A social worker has claimed a mother accused of fatally neglecting her seven-year-old son did not disclose her drug addiction to her because she was “embarrassed”, a court has heard. Stuart Sanders said he was ‘concerned’ Laura Heath didn’t tell him she was on a methadone program.
He said when he challenged her about it, she got “upset” and said she didn’t want to lose her son Hakeem Hussain as her other children were taken from her care. Hakeem was found dead in the garden of an address in Cook Street, Nechells on Sunday November 26, 2017.
Heath, 39, is on trial at Coventry Crown Court where she denies a charge of manslaughter. It is alleged that she was sleeping after smoking heroin the night he suffered a severe asthma attack and died.
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She admitted four charges of child cruelty related to neglect by failing to provide him with proper medical supervision as well as exposing his son to heroin and crack cocaine. Today, Monday April 4 – day six of the trial – prosecutor Matthew Brook read statements from Stuart Sanders, a social worker who was assigned to Hakeem in May 2017 after being identified as a child in need.
The court heard at some point that year that Mr Sanders learned that Heath was seeing an addiction support worker and was on a methadone program. His statement read: “I was really shocked to hear this. I believe I visited Laura that day to talk to her about it.
“She got really emotional and didn’t like that she didn’t tell me. She was really embarrassed being in a methadone program and having a drug worker.”
Mr Sanders added: “I was worried that Laura hadn’t told me she was on a methadone program. She often said she didn’t want to lose Hakeem and got upset. I told her to just be open and honest and to work with all professionals.”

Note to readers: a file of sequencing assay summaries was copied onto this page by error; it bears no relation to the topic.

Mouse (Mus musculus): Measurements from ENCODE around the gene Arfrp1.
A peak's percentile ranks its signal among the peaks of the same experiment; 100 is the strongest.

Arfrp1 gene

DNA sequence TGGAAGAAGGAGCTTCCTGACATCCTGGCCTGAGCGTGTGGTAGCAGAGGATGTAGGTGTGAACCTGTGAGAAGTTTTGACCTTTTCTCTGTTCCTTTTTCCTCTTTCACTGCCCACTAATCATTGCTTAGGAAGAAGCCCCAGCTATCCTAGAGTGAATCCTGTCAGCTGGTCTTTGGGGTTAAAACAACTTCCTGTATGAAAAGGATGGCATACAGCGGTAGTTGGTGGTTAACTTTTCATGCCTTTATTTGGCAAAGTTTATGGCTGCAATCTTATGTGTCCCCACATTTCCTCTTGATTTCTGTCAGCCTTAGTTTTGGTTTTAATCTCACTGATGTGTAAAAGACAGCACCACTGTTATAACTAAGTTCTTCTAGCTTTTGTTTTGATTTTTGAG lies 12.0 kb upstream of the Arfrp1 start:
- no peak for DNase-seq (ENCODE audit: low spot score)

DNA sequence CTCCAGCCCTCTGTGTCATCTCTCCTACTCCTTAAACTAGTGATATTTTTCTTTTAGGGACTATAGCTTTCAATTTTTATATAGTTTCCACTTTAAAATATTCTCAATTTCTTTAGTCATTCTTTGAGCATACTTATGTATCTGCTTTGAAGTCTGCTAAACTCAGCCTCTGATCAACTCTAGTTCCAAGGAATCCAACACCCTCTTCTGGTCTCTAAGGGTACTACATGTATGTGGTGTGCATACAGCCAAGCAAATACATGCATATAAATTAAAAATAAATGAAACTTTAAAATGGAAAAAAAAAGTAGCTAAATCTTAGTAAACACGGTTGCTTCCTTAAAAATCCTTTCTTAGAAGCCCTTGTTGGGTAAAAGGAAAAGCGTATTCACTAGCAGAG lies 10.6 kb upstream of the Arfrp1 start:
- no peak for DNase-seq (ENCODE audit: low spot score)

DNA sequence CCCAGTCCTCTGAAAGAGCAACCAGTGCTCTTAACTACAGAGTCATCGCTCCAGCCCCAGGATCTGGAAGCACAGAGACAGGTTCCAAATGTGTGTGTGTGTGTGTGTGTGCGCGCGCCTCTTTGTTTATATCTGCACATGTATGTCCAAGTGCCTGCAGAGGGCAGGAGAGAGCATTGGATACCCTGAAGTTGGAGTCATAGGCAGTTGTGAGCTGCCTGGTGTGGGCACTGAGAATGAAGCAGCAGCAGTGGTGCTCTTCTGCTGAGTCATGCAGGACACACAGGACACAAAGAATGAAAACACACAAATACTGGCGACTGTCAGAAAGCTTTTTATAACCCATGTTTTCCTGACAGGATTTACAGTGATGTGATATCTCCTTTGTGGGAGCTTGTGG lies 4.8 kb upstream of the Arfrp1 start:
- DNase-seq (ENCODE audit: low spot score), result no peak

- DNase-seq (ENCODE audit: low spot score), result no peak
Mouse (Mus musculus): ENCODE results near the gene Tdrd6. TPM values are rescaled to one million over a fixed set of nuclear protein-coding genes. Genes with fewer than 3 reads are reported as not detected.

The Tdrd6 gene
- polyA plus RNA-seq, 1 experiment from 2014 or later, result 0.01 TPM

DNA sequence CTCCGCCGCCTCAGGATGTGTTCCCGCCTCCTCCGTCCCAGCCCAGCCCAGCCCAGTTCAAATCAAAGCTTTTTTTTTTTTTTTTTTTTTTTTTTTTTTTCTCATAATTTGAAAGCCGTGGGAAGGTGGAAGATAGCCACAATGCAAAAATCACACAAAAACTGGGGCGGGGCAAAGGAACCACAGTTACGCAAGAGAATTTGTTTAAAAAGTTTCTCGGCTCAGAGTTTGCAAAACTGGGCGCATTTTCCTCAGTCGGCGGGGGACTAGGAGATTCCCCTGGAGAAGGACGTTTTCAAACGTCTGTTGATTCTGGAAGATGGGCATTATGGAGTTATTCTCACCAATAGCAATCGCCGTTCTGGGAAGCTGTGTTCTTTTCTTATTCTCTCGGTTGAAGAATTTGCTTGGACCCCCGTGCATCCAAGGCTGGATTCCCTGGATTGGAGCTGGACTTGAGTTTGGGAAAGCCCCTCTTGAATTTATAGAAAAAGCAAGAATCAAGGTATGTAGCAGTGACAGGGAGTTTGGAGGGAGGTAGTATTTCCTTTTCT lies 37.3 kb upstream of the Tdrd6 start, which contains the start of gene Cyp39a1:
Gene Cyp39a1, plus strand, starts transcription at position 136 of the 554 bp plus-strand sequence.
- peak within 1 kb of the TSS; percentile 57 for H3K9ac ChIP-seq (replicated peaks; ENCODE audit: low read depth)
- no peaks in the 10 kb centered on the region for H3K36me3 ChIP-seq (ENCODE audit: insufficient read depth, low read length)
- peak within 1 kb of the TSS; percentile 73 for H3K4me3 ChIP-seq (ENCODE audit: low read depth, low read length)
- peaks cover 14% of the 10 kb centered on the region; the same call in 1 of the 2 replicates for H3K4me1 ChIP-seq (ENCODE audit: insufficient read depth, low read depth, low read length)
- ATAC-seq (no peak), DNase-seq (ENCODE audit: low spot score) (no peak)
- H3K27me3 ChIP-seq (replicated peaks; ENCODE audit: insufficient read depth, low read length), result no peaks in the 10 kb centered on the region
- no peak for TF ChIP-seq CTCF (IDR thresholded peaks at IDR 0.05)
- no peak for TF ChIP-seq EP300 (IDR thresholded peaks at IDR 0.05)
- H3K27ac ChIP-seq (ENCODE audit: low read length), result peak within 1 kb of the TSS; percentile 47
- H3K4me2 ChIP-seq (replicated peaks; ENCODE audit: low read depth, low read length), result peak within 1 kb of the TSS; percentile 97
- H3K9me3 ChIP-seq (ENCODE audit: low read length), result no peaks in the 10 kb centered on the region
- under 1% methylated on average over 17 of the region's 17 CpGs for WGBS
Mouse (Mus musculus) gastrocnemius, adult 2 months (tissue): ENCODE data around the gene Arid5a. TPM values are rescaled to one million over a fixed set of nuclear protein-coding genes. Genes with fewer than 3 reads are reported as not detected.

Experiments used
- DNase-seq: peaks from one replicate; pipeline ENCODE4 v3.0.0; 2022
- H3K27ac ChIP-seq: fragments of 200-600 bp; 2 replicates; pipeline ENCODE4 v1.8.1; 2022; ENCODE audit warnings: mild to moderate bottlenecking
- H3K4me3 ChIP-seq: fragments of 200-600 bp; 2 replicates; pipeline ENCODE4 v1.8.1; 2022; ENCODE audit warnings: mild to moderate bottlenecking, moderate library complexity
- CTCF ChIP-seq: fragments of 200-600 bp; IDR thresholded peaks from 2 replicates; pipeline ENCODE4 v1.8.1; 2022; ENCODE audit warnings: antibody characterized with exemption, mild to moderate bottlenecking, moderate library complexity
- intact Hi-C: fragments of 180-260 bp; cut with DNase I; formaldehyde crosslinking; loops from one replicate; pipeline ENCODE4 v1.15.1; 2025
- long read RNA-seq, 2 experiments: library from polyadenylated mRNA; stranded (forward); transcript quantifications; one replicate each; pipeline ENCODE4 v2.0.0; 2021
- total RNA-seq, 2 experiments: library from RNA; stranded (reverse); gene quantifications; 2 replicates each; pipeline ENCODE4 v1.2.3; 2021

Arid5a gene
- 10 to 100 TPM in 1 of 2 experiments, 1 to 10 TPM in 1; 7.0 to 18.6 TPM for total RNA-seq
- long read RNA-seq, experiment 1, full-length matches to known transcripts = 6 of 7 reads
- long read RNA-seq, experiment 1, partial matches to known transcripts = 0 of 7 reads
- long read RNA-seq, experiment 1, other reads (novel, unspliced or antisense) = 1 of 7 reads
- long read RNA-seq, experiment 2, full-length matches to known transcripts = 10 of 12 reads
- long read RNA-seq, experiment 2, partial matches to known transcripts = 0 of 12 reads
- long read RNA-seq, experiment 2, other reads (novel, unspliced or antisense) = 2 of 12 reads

He recalled Hakeem telling him he ‘didn’t want a social worker anymore’ during a visit to Heath’s home in Long Acre, Nechells, in mid-October 2017, after which the defendant told him close the door. The social worker said that at one point the schoolboy became ‘much more reserved and seemed like he didn’t want to say anything to anyone’.
Mr Sanders detailed various conversations he had with Heath and said: “Laura said the school did not believe how sick Hakeem was. She said she loved her boy and would like going to school but his health was not good.
“She would love to have him homeschooled but wouldn’t be able to give him the social interaction. She got emotional talking about Hakeem. She said he was her world.
“She said her other children were taken away and it won’t happen again. I observed that Hakeem and Laura had a close relationship. There was never any suggestion that Hakeem didn’t want to be home .”
Mr Sanders described Heath’s house as ‘never cluttered’. He said he was unaware that the defendant had recently engaged in sex work and was unaware of the Cook Street address where Hakeem died.
Mr Sanders said: “I thought I had a good relationship with Laura, but towards the end she was frustrated as things went to child protection. Things would go up and then down again. He there were periods of consistency and then it would taper off and pick up again.”
He said Heath had never appeared ‘under the influence’ and there were no signs of drug use in her home. Mr Sanders said that after Hakeem died there was a meeting where he learned “a lot of information that I didn’t know”.
He said he “knew nothing” about Hakeem’s asthma management plan or that he shouldn’t have used a nebulizer. Mr Sanders also said he was unaware that Heath obtained inhalers from the local chemist or that she regularly visited the doctor without an appointment.
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